When Can You Evict Your Own Roommate?
Sometimes rent costs too much for one person, and other times you don’t want to live on your own quite yet. No matter the reason for choosing to live with a roommate, sometimes they become too hard to handle. So what do you do when your roommate won’t pay his/her fair share for the month, or simply makes your living environment unbearable? Can you kick them out – or will you have to leave it to the landlord? Here are some instances where you may be able to evict a poor roommate.
When They're Not Paying Rent
Evicting a roommate who does not pay rent is clear-cut if the terms are correctly spelled out in the lease. However, eviction becomes more difficult if the lease does not break down the rent payment among the tenants, leaving both to be jointly responsible. If you pay your half, but your roommate does not, you may both get evicted since the full payment was not made. To prevent this issue from occurring, legal experts recommend asking the landlord to give separate leases to each tenant so each person is responsible for their own determined amount. If your roommate does not pay according to their lease, you will likely be able to negotiate with the landlord regarding their eviction.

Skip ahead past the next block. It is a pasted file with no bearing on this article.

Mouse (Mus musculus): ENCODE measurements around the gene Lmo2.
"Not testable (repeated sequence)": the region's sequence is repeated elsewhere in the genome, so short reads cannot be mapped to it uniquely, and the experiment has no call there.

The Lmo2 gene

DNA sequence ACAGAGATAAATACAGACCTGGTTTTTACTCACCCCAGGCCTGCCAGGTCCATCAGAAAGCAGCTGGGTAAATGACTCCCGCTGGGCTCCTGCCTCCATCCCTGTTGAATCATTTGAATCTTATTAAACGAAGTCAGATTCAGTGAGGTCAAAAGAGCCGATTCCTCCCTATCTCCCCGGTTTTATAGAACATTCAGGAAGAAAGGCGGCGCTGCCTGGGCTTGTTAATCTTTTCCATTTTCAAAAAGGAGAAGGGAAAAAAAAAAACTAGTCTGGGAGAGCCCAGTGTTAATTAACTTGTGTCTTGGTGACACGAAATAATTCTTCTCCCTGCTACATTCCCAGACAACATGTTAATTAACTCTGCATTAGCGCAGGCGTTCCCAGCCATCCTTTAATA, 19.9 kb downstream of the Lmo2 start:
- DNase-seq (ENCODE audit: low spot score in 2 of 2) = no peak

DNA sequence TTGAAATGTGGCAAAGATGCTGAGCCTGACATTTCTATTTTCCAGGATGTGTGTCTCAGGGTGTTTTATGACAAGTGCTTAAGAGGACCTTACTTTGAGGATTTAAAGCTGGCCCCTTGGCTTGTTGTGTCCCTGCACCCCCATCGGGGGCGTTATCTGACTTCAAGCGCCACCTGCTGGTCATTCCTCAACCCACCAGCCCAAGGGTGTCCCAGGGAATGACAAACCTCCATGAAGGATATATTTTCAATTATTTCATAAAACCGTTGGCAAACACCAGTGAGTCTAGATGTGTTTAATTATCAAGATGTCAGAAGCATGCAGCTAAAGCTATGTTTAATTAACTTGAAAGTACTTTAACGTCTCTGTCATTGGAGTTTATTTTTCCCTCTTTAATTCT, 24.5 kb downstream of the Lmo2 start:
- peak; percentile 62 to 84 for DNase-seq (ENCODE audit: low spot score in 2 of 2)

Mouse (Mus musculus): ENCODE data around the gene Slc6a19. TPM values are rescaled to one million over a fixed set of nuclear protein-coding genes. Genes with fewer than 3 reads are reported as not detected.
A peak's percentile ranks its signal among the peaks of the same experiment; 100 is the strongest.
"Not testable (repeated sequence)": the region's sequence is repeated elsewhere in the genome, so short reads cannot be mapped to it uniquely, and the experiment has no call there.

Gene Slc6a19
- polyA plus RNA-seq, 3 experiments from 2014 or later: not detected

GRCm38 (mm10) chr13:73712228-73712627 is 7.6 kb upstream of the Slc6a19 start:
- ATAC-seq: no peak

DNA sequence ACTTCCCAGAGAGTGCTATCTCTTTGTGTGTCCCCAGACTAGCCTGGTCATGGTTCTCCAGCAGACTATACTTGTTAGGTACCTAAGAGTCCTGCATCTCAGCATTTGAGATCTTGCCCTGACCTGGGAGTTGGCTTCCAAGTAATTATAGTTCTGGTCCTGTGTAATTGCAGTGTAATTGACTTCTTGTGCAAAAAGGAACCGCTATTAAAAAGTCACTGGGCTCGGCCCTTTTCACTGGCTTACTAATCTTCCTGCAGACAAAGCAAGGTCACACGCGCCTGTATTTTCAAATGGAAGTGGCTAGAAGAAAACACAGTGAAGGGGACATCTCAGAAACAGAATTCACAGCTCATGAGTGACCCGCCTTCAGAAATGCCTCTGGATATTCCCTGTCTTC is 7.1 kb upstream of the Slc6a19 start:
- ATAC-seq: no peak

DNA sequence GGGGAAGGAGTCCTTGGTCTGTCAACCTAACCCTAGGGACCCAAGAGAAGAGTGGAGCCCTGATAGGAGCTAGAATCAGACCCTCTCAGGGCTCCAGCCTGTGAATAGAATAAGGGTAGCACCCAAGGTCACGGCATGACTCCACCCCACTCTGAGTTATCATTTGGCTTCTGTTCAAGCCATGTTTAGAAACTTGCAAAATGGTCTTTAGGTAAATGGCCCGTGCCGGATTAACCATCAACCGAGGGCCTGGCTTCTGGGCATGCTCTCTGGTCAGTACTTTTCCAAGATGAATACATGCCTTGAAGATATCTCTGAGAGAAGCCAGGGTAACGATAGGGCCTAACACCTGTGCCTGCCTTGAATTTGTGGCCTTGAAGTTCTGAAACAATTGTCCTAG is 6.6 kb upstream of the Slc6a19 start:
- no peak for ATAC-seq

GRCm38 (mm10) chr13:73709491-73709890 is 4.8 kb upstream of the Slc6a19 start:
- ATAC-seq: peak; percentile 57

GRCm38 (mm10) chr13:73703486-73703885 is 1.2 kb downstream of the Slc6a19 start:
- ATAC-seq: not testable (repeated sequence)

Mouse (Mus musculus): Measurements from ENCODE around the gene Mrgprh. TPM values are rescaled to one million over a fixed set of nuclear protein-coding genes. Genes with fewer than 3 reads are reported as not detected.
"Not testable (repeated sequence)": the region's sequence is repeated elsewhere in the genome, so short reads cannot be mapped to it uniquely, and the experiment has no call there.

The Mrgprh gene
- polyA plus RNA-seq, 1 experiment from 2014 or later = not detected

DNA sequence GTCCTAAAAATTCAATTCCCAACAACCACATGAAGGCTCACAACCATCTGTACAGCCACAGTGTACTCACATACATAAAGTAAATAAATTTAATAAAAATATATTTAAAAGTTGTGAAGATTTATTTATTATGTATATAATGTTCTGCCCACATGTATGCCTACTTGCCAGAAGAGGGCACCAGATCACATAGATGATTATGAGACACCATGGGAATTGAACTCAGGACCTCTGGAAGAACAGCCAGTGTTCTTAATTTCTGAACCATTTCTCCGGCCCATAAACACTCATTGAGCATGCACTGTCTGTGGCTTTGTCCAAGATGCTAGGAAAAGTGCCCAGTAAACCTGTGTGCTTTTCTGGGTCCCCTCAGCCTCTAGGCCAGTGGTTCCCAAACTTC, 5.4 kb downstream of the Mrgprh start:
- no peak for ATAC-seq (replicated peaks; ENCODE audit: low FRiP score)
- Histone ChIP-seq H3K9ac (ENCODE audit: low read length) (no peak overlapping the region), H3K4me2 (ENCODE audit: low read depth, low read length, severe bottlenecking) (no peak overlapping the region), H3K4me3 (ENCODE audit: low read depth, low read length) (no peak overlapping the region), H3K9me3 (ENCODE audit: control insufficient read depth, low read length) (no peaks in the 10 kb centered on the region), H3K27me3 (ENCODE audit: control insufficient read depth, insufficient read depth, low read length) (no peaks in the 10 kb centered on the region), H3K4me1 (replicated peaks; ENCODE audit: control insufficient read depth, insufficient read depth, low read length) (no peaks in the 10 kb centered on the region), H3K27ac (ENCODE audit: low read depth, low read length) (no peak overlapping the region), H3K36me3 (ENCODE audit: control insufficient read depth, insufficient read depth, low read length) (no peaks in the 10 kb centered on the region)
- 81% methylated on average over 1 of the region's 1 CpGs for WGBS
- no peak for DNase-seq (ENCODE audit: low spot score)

When They're On the Lease
Taking care of a roommate eviction is easy if they are partaking in illegal behavior, such as drugs, violence, or threats. In these instances, you can file a police report and restraining order, which results in removing them from the lease. However, if your roommate is simply annoying, it is much more difficult to evict them. Keep note of complaints and potential lease violations and bring them to the landlord’s attention. While you likely can’t kick someone out for not doing their dishes, you may be able to evict someone if their significant other or family member is practically living at the unit rent-free.
When They're On the Sublease
If you are the primary leaseholder and want to accept someone as a roommate, it is a good idea to ask if you can draft the sublease with the landlord. By doing this, you can establish the parameters you want, including a security deposit, whether pets are allowed, how many guests allowed and for how long, what alterations they can make, fees for late payments, and utility fees. You should also make sure you can terminate the sublease and evict your roommate by taking the same steps your landlord would during the eviction process. Once the sublease has been drafted, have a lawyer look over it and get it notarized.
When They're Not On a Lease
Trying to evict a roommate that is not on a lease may be the most difficult situation of the three, since you cannot simply kick them out and change the locks. Anyone who moves into an apartment acquires homestead rights, meaning if your roommate goes to the police, they can help him/her regain access to their living quarters. Instead, you will need to enlist the help of the landlord to conduct an eviction, since you don’t have the rights of a property owner to evict tenants.
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